CD8+T Cells Induce Fatal Brainstem Pathology during Cerebral Malaria via Luminal Antigen-Specific Engagement of Brain Vasculature

Phillip A. Swanson, Geoffrey T Hart, Matthew V. Russo, Debasis Nayak, Takele Yazew, Mirna Peña, Shahid M. Khan, Chris J. Janse, Susan K. Pierce, Dorian B. McGavern

Research output: Contribution to journalArticle

30 Citations (Scopus)

Abstract

Cerebral malaria (CM) is a severe complication of Plasmodium falciparum infection that results in thousands of deaths each year, mostly in African children. The in vivo mechanisms underlying this fatal condition are not entirely understood. Using the animal model of experimental cerebral malaria (ECM), we sought mechanistic insights into the pathogenesis of CM. Fatal disease was associated with alterations in tight junction proteins, vascular breakdown in the meninges / parenchyma, edema, and ultimately neuronal cell death in the brainstem, which is consistent with cerebral herniation as a cause of death. At the peak of ECM, we revealed using intravital two-photon microscopy that myelomonocytic cells and parasite-specific CD8+T cells associated primarily with the luminal surface of CNS blood vessels. Myelomonocytic cells participated in the removal of parasitized red blood cells (pRBCs) from cerebral blood vessels, but were not required for the disease. Interestingly, the majority of disease-inducing parasite-specific CD8+T cells interacted with the lumen of brain vascular endothelial cells (ECs), where they were observed surveying, dividing, and arresting in a cognate peptide-MHC I dependent manner. These activities were critically dependent on IFN-γ, which was responsible for activating cerebrovascular ECs to upregulate adhesion and antigen-presenting molecules. Importantly, parasite-specific CD8+T cell interactions with cerebral vessels were impaired in chimeric mice rendered unable to present EC antigens on MHC I, and these mice were in turn resistant to fatal brainstem pathology. Moreover, anti-adhesion molecule (LFA-1 / VLA-4) therapy prevented fatal disease by rapidly displacing luminal CD8+T cells from cerebrovascular ECs without affecting extravascular T cells. These in vivo data demonstrate that parasite-specific CD8+T cell-induced fatal vascular breakdown and subsequent neuronal death during ECM is associated with luminal, antigen-dependent interactions with cerebrovasculature.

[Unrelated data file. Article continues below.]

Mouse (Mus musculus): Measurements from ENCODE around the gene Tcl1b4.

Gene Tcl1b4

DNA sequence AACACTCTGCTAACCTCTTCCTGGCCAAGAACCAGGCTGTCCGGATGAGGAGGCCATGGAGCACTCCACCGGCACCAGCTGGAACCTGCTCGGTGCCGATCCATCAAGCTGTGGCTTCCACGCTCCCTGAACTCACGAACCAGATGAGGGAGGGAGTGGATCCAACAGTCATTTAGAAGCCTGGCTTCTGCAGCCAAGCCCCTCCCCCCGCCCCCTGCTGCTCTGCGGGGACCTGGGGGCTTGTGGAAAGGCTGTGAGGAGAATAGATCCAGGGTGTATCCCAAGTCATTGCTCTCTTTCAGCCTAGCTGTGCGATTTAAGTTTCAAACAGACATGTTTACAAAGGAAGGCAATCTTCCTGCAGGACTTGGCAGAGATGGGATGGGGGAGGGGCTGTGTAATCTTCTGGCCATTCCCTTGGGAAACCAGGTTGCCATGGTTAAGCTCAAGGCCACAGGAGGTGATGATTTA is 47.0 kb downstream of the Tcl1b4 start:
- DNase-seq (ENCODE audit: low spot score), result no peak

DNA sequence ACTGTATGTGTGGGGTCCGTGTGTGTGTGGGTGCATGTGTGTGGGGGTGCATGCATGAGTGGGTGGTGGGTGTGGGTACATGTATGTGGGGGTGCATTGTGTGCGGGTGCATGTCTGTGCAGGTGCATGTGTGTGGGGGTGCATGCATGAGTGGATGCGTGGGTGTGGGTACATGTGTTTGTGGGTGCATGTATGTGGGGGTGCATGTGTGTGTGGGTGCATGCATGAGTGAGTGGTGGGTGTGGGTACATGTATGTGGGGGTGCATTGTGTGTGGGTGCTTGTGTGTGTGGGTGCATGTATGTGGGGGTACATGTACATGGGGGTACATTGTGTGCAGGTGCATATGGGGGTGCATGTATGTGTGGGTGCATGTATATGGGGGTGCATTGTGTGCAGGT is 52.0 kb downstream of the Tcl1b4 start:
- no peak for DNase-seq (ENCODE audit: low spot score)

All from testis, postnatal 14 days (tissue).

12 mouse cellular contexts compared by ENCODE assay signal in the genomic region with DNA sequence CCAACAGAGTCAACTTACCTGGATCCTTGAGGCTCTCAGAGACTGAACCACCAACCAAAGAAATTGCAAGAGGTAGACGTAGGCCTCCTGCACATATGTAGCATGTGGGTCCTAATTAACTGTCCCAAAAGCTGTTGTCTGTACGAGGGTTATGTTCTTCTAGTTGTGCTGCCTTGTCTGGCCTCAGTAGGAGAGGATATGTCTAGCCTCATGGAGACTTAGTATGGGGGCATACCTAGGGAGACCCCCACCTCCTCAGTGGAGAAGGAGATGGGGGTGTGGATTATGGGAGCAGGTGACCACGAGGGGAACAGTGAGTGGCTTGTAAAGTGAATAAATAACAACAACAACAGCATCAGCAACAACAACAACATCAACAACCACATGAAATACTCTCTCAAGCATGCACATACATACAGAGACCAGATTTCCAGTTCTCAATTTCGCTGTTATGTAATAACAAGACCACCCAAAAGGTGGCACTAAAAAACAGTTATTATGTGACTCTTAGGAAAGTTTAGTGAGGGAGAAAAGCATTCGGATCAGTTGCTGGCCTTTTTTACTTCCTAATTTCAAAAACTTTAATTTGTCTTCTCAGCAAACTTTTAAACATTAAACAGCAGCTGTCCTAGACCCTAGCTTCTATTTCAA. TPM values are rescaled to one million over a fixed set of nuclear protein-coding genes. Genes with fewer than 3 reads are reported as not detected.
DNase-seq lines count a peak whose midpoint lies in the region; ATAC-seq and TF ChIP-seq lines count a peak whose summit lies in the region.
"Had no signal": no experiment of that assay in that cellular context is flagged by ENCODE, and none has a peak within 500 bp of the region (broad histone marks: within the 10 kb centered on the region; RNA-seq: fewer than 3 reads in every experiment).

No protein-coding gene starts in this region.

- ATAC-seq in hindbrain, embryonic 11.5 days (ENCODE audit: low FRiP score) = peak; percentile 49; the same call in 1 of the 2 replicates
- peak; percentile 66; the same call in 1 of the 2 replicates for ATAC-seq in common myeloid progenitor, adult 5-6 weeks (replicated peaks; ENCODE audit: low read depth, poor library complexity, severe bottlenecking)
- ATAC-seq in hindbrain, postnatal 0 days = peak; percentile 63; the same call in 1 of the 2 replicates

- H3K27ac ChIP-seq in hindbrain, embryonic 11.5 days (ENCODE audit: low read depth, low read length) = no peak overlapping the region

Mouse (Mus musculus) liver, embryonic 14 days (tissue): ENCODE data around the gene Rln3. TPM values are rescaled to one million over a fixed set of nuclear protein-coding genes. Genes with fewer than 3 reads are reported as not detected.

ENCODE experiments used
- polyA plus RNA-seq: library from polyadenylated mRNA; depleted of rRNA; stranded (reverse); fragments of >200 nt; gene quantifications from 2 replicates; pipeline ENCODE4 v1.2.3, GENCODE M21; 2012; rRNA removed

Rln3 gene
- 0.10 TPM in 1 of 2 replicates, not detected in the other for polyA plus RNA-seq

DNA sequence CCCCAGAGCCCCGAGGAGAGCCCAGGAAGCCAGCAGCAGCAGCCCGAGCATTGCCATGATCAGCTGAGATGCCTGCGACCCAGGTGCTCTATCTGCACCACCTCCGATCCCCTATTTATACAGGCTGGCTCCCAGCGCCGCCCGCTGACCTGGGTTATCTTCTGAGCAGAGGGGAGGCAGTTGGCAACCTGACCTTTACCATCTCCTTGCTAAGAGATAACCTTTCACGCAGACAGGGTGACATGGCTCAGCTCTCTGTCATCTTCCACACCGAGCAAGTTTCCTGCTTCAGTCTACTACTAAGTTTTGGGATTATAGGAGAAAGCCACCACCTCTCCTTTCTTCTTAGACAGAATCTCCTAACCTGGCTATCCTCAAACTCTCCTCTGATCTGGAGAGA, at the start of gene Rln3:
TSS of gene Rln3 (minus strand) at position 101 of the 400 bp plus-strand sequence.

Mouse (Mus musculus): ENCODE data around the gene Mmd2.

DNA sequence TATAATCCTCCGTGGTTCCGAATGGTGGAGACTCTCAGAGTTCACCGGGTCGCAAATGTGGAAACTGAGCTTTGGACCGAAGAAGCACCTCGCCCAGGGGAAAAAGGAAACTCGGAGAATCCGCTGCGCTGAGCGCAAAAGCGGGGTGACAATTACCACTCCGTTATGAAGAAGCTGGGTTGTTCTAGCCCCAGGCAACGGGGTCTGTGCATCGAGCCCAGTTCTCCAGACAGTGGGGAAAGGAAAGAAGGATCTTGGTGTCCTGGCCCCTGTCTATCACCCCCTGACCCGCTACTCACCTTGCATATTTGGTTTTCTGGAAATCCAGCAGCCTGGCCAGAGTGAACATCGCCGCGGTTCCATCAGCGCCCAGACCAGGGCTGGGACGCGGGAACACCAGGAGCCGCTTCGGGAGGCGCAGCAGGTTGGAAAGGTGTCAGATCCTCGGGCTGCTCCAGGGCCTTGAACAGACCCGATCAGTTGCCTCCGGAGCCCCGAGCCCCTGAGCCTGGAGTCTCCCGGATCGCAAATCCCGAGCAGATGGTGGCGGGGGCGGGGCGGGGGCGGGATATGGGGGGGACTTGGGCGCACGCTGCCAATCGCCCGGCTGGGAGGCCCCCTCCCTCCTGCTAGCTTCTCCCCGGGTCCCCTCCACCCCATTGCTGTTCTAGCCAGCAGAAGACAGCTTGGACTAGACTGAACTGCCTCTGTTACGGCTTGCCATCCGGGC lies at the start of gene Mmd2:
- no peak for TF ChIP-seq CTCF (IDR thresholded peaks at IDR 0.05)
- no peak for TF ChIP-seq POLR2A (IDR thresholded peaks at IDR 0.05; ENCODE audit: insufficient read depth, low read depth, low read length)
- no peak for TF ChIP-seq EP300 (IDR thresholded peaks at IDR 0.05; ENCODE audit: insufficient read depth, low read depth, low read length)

Original languageEnglish (US)
Article numbere1006022
JournalPLoS pathogens
Volume12
Issue number12
DOIs
StatePublished - Dec 1 2016

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Cerebral Malaria
Brain Stem
Pathology
T-Lymphocytes
Antigens
Blood Vessels
Brain
Parasites
Endothelial Cells
Integrin alpha4beta1
Tight Junction Proteins
Meninges
Lymphocyte Function-Associated Antigen-1
Plasmodium falciparum
Photons
Cell Communication
Malaria
Cause of Death
Microscopy
Edema

Cite this

CD8+T Cells Induce Fatal Brainstem Pathology during Cerebral Malaria via Luminal Antigen-Specific Engagement of Brain Vasculature. / Swanson, Phillip A.; Hart, Geoffrey T; Russo, Matthew V.; Nayak, Debasis; Yazew, Takele; Peña, Mirna; Khan, Shahid M.; Janse, Chris J.; Pierce, Susan K.; McGavern, Dorian B.